Things get wild as No Contest heads west to Margaret River and beyond
Hot on the heels of a crazy run through the beach breaks of Australia's East Coast, our team heads to Western Australia to test the power of the Indian Ocean at Margaret River and Rottnest Island.
While the Brazilian Storm sizzled on Australia's East Coast, suspicions ran high that the field would be levelled a little when the world's best surfers flew to Western Australia and dived into the untapped energy of the infamous south-west region.
Beyond the Mainbreak, home of the Boost Mobile Margaret River Pro, there are literally hundreds of waves along the 90km stretch from Yallingup to Augusta. If you can't find waves in this part of the world, you can't find them anywhere, so in and out of the jersey we were always going to be guaranteed a solid slice of action.
The crew at Stab enlisted yours truly to host this episode of No Contest and when I wasn't filling my regular beach commentator role at the event it was a pleasure to show the camera crew around my special part of the world and catch up with the characters that make the tour tribe such a special one to be a part of.
Margaret River roars, serves up serious swell
The Margaret River event kicked-off in the biggest competition waves seen outside of Hawaii in years, with sets at the Mainbreak stacking up out to sea before 12-foot bombs bulldozed the lineup. Boards and egos were left in pieces, reputations were forged and some insane wipeouts went down that will be talked about for years to come.
When the wild waves needed to be tamed naturally, John John Florence, Margaret River's biggest savant, stepped up to the plate. His opening round perfect wave was a modern wonder of the surfing world and was rightfully awarded the first 10 of the 2021 season. While all of this was going down the devilishly dangerous Box was going off on the other side of the bay and Jacob Wooden was more than happy to swim out and capture the best of the action for us.
Sadly for Florence his luck ran out in the round of 16, when an innocuous turn saw him limp up the beach afterwards. He still won the heat, but sadly had to withdraw from competition before the quarter-finals got underway. Two months later, at the time of writing he's still locked in a race against time to be ready for Tokyo.
Away from the event, we caught up with exciting young American star Caroline Marks and her Australian coach, the legendary Luke Egan, for a lush long lunch prepared by famed local chef Aaron Carr at his restaurant Yarri. We surveyed the surfers on their favourite West Australian movie sections and, when competition wrapped up, we even snuck in a stealthy session at a rare local gem.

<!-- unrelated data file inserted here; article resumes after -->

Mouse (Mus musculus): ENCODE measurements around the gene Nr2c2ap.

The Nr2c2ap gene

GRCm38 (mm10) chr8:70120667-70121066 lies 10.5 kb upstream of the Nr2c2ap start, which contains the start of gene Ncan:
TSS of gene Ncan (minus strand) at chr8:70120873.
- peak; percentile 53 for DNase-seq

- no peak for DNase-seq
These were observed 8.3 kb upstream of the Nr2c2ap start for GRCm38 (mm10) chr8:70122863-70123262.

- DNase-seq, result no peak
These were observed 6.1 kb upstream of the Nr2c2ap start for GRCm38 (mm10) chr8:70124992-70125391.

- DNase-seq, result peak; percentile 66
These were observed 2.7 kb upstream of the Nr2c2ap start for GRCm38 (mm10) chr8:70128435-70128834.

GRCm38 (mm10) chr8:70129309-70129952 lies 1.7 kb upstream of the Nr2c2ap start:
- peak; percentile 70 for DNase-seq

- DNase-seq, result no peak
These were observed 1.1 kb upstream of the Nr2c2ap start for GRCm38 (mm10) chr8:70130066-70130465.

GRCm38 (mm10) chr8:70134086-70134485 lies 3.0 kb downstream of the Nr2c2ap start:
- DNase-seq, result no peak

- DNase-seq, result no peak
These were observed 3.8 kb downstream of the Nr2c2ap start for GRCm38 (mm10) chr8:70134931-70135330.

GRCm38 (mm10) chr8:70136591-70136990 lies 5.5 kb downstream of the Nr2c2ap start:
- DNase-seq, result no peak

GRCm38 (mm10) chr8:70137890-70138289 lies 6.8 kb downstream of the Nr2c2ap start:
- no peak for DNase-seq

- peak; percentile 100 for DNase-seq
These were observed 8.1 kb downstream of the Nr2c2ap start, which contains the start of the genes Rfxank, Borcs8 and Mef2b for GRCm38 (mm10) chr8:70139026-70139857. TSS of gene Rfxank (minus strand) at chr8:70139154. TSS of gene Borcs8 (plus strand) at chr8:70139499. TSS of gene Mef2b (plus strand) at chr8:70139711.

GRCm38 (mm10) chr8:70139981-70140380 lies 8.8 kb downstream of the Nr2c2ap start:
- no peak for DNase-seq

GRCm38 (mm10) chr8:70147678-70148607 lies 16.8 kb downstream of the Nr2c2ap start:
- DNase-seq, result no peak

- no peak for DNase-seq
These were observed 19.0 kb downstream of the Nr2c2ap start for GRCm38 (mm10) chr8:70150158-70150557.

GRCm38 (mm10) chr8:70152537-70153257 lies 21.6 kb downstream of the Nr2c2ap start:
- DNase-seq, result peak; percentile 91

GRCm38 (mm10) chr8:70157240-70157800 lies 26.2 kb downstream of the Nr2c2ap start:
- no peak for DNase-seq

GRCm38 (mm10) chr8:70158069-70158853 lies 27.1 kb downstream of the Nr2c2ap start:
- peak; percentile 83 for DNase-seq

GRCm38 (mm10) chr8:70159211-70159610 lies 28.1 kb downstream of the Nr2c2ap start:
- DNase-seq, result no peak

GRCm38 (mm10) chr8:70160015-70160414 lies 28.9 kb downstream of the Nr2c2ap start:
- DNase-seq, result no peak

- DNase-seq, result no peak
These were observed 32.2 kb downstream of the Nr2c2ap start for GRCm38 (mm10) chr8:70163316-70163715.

Back at the Mainbreak, it was Filipe Toledo who tasted the champagne in the men's event, accounting for Jordy Smith in the final and giving the Brazilians a hat-trick for the leg. For the women, Tatiana Weston-Webb fed off the energy of her compatriots to claim another trophy for Brazil, beating Stephanie Gilmore in the final.
With Rip Curl throwing the full weight of their support behind this year's Aussie leg, they decided to bring back the coolest trophy in surfing and take us all on the legendary Search again. This time it was Rottnest Island – known in the traditional Noongar language as Wadjemup – that would play host to the world's best for the one-off travelling event that earns the winner a beautiful globe.
Just 20km off the coast, Rottnest has long been Western Australia's favourite holiday island and although it's most famed for its native quokkas and their love of the camera, this stunningly beautiful island is home to a number of great waves as well. Strickland Bay hosted the Search event, though the WSL surfers and staff found fun waves all over the place, including one terrifying session that went down at an infamous west-end slab on final's day.
When Mikey Wright wasn't wrangling below-sea level drainers or fishing, he was keen to be educated about the Wadjemup's past, so we introduced him to Simon Zuvich, a proud Yindjibarndi man who's been given permission to speak on behalf of elders from all over Western Australia about the island's history as an indigenous penal colony. The two surfers struck up a keen friendship and Zuvich's wish that people "ask, listen and learn" about Australia's past resonated strongly with Wright, who left the island promising to do just that.
Back at Strickland Bay, the waves served up everything from silky smooth walls to deceptively powerful pits and once again it was Gabriel Medina who landed atop the podium, the strength of his aerial attack matched only by the power of his rail game. Rookie Morgan Cibilic finished second and in more good news for the home team Sally Fitzgibbons claimed Australia's first trophy for the season with a valiant finals day campaign in double overhead conditions.
It was an exhausted crew who left Australia at the end of a two-month, four-event marathon, but its fair to say the leg will live on in the memory banks for a long time to come. When the going gets tough, the tough get going and for the WSL to pull off the unlikely and highly enjoyable run of events that they did isn't far short of a modern day miracle. Get comfortable and savour the fruits of all that labour in the video above and we'll see you for more episodes of No Contest later in the summer, as we round the bend and the final stretch of the 2021 season comes into sight.